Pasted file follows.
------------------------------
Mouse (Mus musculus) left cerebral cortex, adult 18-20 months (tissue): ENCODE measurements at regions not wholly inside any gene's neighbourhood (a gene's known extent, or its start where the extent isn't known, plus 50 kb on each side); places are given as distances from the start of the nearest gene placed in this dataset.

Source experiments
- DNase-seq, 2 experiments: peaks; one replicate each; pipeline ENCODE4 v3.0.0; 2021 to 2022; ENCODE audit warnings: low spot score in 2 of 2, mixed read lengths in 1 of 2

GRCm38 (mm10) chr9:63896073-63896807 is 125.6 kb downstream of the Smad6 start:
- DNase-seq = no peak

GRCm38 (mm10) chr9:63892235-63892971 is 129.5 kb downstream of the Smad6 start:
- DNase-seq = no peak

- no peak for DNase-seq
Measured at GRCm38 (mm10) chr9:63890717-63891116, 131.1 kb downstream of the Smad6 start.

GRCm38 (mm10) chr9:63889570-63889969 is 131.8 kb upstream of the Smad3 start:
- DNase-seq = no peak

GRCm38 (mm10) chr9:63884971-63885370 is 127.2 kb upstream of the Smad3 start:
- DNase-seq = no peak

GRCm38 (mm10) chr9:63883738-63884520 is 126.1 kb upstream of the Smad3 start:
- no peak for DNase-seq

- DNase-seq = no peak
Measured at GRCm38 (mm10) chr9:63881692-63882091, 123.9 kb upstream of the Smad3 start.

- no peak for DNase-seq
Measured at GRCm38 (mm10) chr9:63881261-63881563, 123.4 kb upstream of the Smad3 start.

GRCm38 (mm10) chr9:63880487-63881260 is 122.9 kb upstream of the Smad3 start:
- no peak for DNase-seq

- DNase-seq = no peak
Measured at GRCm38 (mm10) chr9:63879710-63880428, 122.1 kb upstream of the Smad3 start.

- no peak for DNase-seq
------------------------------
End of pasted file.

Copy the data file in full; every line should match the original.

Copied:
Mouse (Mus musculus) left cerebral cortex, adult 18-20 months (tissue): ENCODE measurements at regions not wholly inside any gene's neighbourhood (a gene's known extent, or its start where the extent isn't known, plus 50 kb on each side); places are given as distances from the start of the nearest gene placed in this dataset.

Source experiments
- DNase-seq, 2 experiments: peaks; one replicate each; pipeline ENCODE4 v3.0.0; 2021 to 2022; ENCODE audit warnings: low spot score in 2 of 2, mixed read lengths in 1 of 2

GRCm38 (mm10) chr9:63896073-63896807 is 125.6 kb downstream of the Smad6 start:
- DNase-seq = no peak

GRCm38 (mm10) chr9:63892235-63892971 is 129.5 kb downstream of the Smad6 start:
- DNase-seq = no peak

- no peak for DNase-seq
Measured at GRCm38 (mm10) chr9:63890717-63891116, 131.1 kb downstream of the Smad6 start.

GRCm38 (mm10) chr9:63889570-63889969 is 131.8 kb upstream of the Smad3 start:
- DNase-seq = no peak

GRCm38 (mm10) chr9:63884971-63885370 is 127.2 kb upstream of the Smad3 start:
- DNase-seq = no peak

GRCm38 (mm10) chr9:63883738-63884520 is 126.1 kb upstream of the Smad3 start:
- no peak for DNase-seq

- DNase-seq = no peak
Measured at GRCm38 (mm10) chr9:63881692-63882091, 123.9 kb upstream of the Smad3 start.

- no peak for DNase-seq
Measured at GRCm38 (mm10) chr9:63881261-63881563, 123.4 kb upstream of the Smad3 start.

GRCm38 (mm10) chr9:63880487-63881260 is 122.9 kb upstream of the Smad3 start:
- no peak for DNase-seq

- DNase-seq = no peak
Measured at GRCm38 (mm10) chr9:63879710-63880428, 122.1 kb upstream of the Smad3 start.

- no peak for DNase-seq